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Rights of First Refusal In California Contracts – What Triggers it, and When The Right Holder’s Offer Can Vary

A right of first refusal is a preemptive right which gives the right-holder a contract right to buy the asset or real property if the owner decides to sell. It is different than an option because, under an option, the optionee/buyer can require the optionor/seller to sell the property. But the right of first refusal only gives the buyer a chance if the owner decides to sell. Occasionally the distinction is not no clear, and parties need to consult with experienced Sacramento, Yolo, and San Joaquin real estate attorneys.

The right of first refusal is commonly granted to a tenant in a commercial lease. The Right is part of the consideration for the tenant’s covenants under the lease. The Right is triggered when the events stated in the contract occur. Usually, the contract requires that the seller receive a bona fide offer from a third party. It also usually requires the holder of the Right to buy on the exact same terms and conditions offered by a third party. In the usual transaction, this can be done and must be enforced. However, the third party offer may include terms that the holder of the right could never satisfy; in this case the courts take a closer look at the offers.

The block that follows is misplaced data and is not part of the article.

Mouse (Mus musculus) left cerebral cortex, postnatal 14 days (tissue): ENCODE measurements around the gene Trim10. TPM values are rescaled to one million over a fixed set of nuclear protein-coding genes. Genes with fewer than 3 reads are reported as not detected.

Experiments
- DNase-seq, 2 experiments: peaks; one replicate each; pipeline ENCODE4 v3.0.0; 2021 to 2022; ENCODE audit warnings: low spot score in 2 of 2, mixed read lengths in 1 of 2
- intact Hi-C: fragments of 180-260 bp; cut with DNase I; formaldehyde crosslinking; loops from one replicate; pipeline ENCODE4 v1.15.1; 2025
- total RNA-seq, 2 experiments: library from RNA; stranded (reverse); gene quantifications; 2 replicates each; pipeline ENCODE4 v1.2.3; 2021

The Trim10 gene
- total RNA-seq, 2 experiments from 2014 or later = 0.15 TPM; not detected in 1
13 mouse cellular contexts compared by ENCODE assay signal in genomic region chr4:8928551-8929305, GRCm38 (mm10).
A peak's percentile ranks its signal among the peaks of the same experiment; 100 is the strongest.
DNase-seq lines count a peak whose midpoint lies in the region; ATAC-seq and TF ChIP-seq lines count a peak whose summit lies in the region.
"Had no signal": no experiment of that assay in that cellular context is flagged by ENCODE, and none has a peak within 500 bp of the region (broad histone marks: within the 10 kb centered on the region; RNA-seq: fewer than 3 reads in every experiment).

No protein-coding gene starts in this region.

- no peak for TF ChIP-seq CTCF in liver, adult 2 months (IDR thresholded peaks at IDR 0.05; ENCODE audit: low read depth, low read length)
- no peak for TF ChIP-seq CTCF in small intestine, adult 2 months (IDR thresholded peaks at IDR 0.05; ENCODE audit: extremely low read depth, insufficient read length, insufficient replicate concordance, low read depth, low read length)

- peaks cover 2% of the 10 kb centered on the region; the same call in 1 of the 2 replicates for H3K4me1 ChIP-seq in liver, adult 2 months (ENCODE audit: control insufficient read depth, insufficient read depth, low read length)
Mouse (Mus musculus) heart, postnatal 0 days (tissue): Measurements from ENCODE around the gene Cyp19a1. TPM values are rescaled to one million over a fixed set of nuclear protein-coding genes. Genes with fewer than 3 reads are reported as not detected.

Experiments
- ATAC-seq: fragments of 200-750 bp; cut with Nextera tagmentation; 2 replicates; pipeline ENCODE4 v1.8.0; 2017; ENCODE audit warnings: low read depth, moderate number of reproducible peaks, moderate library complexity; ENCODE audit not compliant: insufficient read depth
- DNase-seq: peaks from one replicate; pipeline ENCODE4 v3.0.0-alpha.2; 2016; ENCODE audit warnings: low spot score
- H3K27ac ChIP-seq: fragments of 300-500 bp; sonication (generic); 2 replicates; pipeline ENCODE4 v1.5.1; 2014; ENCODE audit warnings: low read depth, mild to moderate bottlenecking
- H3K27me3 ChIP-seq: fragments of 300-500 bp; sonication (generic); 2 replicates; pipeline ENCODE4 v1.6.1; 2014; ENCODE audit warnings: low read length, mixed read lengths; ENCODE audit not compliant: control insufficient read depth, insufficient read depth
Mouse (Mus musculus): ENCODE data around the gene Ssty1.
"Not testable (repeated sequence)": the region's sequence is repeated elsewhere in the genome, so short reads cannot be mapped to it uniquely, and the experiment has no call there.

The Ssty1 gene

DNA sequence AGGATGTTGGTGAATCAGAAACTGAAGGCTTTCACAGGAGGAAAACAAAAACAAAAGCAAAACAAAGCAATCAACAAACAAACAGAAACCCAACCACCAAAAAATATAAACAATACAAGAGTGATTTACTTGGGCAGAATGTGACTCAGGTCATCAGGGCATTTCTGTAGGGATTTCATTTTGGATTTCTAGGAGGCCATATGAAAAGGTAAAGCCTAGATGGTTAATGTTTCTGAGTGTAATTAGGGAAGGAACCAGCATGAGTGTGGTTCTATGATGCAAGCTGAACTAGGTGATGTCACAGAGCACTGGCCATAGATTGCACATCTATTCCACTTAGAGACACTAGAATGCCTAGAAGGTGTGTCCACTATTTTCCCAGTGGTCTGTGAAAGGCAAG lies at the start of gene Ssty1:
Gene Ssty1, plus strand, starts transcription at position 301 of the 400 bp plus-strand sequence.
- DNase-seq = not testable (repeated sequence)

In C. Robert Nattress & Associates v. Cidco the third party offer provided the seller with $270,000 cash from escrow. The tenant’s right of first refusal was to be “on the same terms and conditions so offered.” The tenant’s offer was a combination of cash plus credit against the seller’s note. While not on identical terms, the tenant’s offer provided that the seller “…was to receive the same amount from [buyers] as would have been received if the property were sold to plaintiffs.

yard_sale.jpgThe court noted that If the literal matching of terms were required, a triggering offeror could be offering some unique consideration such as existing trust deed notes, a bag of diamonds or a herd of Arabian horses, effectively defeating the lessee’s right of first refusal. How would the holder of the right of first refusal in such a case make an offer to exercise the right of first refusal on the same terms and conditions as in the triggering offer? The court concluded that, given the net cash to seller was the same, the right of first refusal was effectively exercised by the tenant “on the same terms and conditions” set forth in the agreement.

The key here is that, in granting the Right, the owner wanted to obtain the best net result. If the third party offer is impossible to duplicate, the Right holder should have the opportunity to structure the offer in a way that gives the owner the same net result, at least in terms of dollar value. To find otherwise would require a mechanical reading of the Right, and not satisfy the parties’ original intent.